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What is a camshaft?

A camshaft is an integral part of an engine's valve train system that controls the opening and closing of the intake and exhaust valves. It plays a crucial role in determining the engine's performance and efficiency.


The camshaft is a cylindrical shaft with a series of lobes or cams mounted on it. These lobes are specifically shaped to control the timing and duration of the valve openings. The camshaft is driven by the engine's crankshaft through a timing belt or chain, which ensures synchronized rotation.


As the camshaft rotates, the lobes come in contact with the valve lifters or followers, which are typically made of hydraulic tappets or solid lifters. The lobes push against the lifters, causing them to move up and down. The movement of the lifters, in turn, transfers to the pushrods or rocker arms, which are responsible for actuating the valves.



The shape of the lobes determines the valve timing. The lobes have different profiles, including the base circle, the cam lift, and the flank. When the lobes are not in contact with the lifters, they follow the base circle, and the valves remain closed. As the lobes rotate into contact with the lifters, they push against them, causing the valves to open. The duration and lift of the valve opening are determined by the design of the camshaft.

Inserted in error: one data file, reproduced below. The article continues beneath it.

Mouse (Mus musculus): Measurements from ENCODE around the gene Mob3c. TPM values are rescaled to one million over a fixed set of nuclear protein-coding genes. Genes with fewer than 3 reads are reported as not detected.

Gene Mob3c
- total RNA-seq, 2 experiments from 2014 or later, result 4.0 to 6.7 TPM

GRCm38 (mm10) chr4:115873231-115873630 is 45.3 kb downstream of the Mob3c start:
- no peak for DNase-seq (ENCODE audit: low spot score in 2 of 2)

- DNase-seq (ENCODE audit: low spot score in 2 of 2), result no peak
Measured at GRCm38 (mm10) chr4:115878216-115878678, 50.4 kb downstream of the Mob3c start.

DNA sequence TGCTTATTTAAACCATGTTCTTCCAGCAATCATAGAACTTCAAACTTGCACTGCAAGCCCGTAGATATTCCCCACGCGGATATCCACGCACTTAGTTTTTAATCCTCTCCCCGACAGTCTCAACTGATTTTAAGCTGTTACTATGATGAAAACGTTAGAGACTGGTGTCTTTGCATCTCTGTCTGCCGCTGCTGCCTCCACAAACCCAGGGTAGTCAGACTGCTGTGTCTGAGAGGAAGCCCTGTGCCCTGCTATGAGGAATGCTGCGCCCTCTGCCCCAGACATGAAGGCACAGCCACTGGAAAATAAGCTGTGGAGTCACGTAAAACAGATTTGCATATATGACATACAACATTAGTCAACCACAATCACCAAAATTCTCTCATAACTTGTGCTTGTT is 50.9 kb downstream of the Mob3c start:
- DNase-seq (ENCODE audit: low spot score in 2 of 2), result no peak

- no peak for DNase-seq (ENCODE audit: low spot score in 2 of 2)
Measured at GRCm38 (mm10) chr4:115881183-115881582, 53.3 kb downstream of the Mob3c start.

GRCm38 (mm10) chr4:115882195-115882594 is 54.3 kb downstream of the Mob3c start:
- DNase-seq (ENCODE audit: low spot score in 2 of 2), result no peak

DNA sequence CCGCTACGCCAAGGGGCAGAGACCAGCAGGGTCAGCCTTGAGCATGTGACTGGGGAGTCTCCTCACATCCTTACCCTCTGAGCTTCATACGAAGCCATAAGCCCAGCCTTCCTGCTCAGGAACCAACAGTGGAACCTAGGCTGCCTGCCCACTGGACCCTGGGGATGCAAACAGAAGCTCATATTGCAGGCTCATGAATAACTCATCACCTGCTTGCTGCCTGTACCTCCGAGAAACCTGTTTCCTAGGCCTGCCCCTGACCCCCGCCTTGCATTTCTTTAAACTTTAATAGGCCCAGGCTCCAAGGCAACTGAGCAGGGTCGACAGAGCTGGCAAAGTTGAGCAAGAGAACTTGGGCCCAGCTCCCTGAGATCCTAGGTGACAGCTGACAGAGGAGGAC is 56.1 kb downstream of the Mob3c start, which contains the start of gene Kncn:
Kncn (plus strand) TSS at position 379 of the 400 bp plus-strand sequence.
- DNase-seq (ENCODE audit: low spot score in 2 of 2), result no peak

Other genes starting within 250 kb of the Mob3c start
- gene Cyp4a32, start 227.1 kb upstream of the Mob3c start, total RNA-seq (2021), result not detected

Once the lobes pass their maximum lift point, the valve springs take over and close the valves, as they return to their seated position. The rotation of the camshaft continues, and the process repeats for each cylinder in the engine.



Why do people upgrade their camshaft?


By altering the shape and arrangement of the lobes on the camshaft, engine designers can control various aspects of engine performance, such as power output, torque characteristics, and fuel efficiency. Camshafts can be designed for specific applications, such as high-performance engines, where the timing and lift of the valves are optimized for maximum power and efficiency.

It's worth noting that modern engines often employ variable valve timing systems (VVT) that can adjust the timing of the camshaft to optimize engine performance under different operating conditions. These systems use various mechanisms, such as hydraulic actuators or phasers, to modify the position of the camshaft relative to the crankshaft, allowing for better control over valve timing.

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